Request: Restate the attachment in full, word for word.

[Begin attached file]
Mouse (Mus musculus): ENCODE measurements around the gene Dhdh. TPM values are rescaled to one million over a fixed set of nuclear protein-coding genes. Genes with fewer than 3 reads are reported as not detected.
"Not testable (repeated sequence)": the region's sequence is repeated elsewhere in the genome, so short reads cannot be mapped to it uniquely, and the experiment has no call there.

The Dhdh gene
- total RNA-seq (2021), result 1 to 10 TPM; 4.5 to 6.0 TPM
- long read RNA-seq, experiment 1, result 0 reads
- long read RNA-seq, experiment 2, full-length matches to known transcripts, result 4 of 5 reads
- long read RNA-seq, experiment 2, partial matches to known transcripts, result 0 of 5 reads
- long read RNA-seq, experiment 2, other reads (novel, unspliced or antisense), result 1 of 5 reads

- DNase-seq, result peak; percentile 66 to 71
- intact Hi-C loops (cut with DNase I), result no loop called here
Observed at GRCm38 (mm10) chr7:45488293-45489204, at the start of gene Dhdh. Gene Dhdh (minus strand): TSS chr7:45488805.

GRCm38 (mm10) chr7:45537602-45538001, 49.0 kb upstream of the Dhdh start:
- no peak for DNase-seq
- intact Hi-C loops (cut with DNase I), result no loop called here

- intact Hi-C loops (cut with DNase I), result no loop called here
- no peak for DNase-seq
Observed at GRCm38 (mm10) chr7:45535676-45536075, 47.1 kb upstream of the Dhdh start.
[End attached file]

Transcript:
Mouse (Mus musculus): ENCODE measurements around the gene Dhdh. TPM values are rescaled to one million over a fixed set of nuclear protein-coding genes. Genes with fewer than 3 reads are reported as not detected.
"Not testable (repeated sequence)": the region's sequence is repeated elsewhere in the genome, so short reads cannot be mapped to it uniquely, and the experiment has no call there.

The Dhdh gene
- total RNA-seq (2021), result 1 to 10 TPM; 4.5 to 6.0 TPM
- long read RNA-seq, experiment 1, result 0 reads
- long read RNA-seq, experiment 2, full-length matches to known transcripts, result 4 of 5 reads
- long read RNA-seq, experiment 2, partial matches to known transcripts, result 0 of 5 reads
- long read RNA-seq, experiment 2, other reads (novel, unspliced or antisense), result 1 of 5 reads

- DNase-seq, result peak; percentile 66 to 71
- intact Hi-C loops (cut with DNase I), result no loop called here
Observed at GRCm38 (mm10) chr7:45488293-45489204, at the start of gene Dhdh. Gene Dhdh (minus strand): TSS chr7:45488805.

GRCm38 (mm10) chr7:45537602-45538001, 49.0 kb upstream of the Dhdh start:
- no peak for DNase-seq
- intact Hi-C loops (cut with DNase I), result no loop called here

- intact Hi-C loops (cut with DNase I), result no loop called here
- no peak for DNase-seq
Observed at GRCm38 (mm10) chr7:45535676-45536075, 47.1 kb upstream of the Dhdh start.